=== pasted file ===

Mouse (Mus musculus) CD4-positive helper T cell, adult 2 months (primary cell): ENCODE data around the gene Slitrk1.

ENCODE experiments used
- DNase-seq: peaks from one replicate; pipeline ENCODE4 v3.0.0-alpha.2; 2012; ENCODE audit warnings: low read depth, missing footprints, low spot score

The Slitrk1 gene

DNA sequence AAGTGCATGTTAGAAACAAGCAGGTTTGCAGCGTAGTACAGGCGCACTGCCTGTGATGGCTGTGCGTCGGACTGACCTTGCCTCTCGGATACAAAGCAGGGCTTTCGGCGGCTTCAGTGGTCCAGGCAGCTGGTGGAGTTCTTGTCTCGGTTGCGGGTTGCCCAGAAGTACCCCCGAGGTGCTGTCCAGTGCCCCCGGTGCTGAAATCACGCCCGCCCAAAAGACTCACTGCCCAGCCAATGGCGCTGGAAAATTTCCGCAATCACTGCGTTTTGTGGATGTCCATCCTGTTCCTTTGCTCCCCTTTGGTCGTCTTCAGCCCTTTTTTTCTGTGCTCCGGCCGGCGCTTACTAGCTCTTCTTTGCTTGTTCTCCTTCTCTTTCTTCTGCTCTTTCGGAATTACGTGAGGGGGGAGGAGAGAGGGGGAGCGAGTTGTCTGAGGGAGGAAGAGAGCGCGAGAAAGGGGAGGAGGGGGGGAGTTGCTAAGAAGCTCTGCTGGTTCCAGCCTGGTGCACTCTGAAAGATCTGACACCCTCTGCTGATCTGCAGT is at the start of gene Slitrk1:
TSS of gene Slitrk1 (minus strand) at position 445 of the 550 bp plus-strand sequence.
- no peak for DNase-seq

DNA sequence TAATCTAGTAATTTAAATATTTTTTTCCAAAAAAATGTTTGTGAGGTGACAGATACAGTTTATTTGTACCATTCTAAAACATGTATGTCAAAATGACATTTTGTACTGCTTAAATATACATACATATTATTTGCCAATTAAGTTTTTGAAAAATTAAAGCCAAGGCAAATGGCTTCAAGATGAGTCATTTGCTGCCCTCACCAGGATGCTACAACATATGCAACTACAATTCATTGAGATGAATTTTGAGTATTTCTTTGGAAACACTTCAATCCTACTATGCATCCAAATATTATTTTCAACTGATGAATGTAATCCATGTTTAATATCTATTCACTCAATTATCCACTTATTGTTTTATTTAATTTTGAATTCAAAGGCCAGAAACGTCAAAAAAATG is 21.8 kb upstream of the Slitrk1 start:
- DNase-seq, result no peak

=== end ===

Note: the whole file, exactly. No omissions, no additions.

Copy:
Mouse (Mus musculus) CD4-positive helper T cell, adult 2 months (primary cell): ENCODE data around the gene Slitrk1.

ENCODE experiments used
- DNase-seq: peaks from one replicate; pipeline ENCODE4 v3.0.0-alpha.2; 2012; ENCODE audit warnings: low read depth, missing footprints, low spot score

The Slitrk1 gene

DNA sequence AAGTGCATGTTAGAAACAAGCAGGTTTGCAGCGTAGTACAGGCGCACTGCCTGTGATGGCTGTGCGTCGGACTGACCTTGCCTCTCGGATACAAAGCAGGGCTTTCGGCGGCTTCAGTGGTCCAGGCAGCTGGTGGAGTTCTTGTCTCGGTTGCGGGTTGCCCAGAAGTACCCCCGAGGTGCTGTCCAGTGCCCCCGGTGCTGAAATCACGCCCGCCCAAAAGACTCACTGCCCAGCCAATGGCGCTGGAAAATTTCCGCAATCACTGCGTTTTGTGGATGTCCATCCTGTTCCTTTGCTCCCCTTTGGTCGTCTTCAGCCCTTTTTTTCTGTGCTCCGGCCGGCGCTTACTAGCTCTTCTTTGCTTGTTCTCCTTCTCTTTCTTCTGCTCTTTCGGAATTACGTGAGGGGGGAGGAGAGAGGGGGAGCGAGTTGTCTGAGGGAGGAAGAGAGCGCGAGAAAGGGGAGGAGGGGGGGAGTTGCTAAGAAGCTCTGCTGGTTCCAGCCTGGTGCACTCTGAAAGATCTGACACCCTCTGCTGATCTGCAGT is at the start of gene Slitrk1:
TSS of gene Slitrk1 (minus strand) at position 445 of the 550 bp plus-strand sequence.
- no peak for DNase-seq

DNA sequence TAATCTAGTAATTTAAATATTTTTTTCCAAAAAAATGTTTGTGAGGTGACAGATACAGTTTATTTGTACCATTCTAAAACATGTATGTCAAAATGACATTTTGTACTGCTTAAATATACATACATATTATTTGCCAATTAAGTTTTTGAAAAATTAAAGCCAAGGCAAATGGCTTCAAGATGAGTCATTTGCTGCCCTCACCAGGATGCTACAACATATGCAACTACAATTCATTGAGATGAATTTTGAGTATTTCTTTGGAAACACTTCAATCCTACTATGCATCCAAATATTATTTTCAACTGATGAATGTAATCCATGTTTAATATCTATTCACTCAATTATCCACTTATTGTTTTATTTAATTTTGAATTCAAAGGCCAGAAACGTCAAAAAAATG is 21.8 kb upstream of the Slitrk1 start:
- DNase-seq, result no peak